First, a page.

On Wednesday, I was invited to speak to a group of local doulas, the Mt. Diablo Doula Community, about prevention of Perinatal Mood and Anxiety Disorders (PMADs), as well as how to recognize the disorders and how to help their clients. I hope the presentation might be helpful for doulas who are wanting more information about these disorders and what role they can play in keeping moms healthy and happy. You can access the Presentation Here. Attachments to the presentation are the Edinburgh Postnatal Depression Scale and an associated Suicide Screening Interview.
People have a physiological reaction to the sound of a baby crying. Our hearts pound, our blood pressure rises, and we start to sweat. This reaction causes most of us to try to stop the crying, regardless of how tired, irritable, or hungry we might be ourselves. And that’s a good thing. It’s how our babies learn to trust that their needs will be met and that the world is a safe place.
But sometimes (often!) new parents wonder what the baby is trying to say? What does the baby need? We run around randomly, trying different remedies: jiggling the baby, rocking the baby, changing her diaper, offering a breast or the bottle, or a pacifier. And sometimes the baby still cries. We desperately want to eliminate the cause of the crying, and we become frustrated, angry or guilty when we fail.
Why Bonding with Your Baby Matters So Much
By Meri Levy, MFT
Attachment to one or more caring adults is the most important developmental task your baby will complete during the first three years of life. If this attachment is not achieved, a child will likely have lifelong problems in forming relationships.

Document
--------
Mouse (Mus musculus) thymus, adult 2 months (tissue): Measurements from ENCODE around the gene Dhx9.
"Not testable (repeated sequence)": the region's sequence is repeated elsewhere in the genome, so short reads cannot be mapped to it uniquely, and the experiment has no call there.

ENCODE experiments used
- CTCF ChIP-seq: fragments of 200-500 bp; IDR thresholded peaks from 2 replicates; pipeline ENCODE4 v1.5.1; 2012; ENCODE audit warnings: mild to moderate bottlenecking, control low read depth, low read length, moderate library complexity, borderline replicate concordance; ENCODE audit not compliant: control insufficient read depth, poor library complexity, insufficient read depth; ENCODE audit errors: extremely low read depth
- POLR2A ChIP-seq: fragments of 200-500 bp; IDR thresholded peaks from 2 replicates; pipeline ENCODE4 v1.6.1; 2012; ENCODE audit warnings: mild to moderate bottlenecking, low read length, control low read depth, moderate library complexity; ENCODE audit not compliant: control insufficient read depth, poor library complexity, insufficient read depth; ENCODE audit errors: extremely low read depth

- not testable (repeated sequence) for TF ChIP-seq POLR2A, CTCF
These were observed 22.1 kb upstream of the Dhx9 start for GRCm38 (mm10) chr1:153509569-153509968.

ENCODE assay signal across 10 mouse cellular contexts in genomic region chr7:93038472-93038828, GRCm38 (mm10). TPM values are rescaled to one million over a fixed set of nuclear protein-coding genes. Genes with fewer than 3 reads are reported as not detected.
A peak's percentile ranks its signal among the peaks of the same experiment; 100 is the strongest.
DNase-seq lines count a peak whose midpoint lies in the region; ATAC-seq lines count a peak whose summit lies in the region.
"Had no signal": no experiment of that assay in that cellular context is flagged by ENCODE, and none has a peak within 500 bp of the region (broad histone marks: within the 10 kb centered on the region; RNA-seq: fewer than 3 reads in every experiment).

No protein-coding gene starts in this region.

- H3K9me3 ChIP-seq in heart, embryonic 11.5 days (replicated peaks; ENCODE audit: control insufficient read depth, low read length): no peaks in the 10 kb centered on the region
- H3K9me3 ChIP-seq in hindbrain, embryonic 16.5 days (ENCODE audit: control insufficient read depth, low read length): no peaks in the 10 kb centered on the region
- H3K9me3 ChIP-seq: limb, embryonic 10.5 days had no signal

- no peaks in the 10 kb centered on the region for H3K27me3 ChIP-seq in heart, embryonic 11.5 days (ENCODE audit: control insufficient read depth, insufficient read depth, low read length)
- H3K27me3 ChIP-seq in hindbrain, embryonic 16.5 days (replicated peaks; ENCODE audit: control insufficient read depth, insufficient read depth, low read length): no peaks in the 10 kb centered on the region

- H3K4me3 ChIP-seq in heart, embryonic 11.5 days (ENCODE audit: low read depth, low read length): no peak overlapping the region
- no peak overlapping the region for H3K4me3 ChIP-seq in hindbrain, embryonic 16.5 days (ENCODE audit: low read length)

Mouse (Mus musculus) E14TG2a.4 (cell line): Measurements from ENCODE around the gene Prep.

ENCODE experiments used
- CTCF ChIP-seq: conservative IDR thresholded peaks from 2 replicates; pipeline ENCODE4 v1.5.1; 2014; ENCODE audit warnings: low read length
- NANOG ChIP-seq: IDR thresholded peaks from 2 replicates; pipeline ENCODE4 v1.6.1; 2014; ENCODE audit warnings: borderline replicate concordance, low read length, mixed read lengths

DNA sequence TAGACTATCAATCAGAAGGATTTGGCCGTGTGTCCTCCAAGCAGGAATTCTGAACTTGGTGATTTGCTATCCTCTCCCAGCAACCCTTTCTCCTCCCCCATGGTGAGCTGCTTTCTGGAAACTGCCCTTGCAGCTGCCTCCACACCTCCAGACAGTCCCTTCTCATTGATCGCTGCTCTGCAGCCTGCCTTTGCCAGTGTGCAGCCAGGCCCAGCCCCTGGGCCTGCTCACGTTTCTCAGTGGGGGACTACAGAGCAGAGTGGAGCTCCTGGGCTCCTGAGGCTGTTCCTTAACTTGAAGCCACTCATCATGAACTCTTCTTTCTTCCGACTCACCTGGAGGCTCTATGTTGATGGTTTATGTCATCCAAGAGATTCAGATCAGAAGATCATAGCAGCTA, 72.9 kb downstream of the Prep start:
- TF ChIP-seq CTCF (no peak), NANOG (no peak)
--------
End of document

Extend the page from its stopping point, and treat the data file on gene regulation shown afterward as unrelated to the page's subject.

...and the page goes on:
Luckily, babies are very good at teaching us how to help them become attached. Their cries, their coos and smiles, and later separation anxiety help us to see how much our children want to be attached to us. Meeting a baby’s early attachment needs is what allows him to venture forth into the world and learn to be a separate human being, secure in the knowledge that he is loved and cared for.
Our attachment to our children is what causes the anxiety and worry about being a good parent and the drive to maintain our baby’s well-being. If a couple is arguing about the best way to care for their baby, it is a sure sign that they both are firmly attached to their baby, which is a good thing.
Attachment with your baby can bring up different feelings in different people. It can feel stifling or overwhelming, or is may be blissful and heart-warming, depending upon your own feelings about attachment. It’s helpful to be aware of these feelings and to recognize that by staying connected in a responsive way to your baby, you help him or her develop the ability to love others and nurture their own children when they grow up.
Our attachments to loved ones, including family, spouses and friends, are the fuel that helps us nurture our children. Make sure you don’t neglect your own attachment needs now that you’re a parent. If you are having difficulties in your adult relationships, focus more attention on those connections. Making your relationships with loved ones strong, and getting coaching or counseling if needed, can help maintain your own mental health and well-being as well as the well-being of your children as they grow.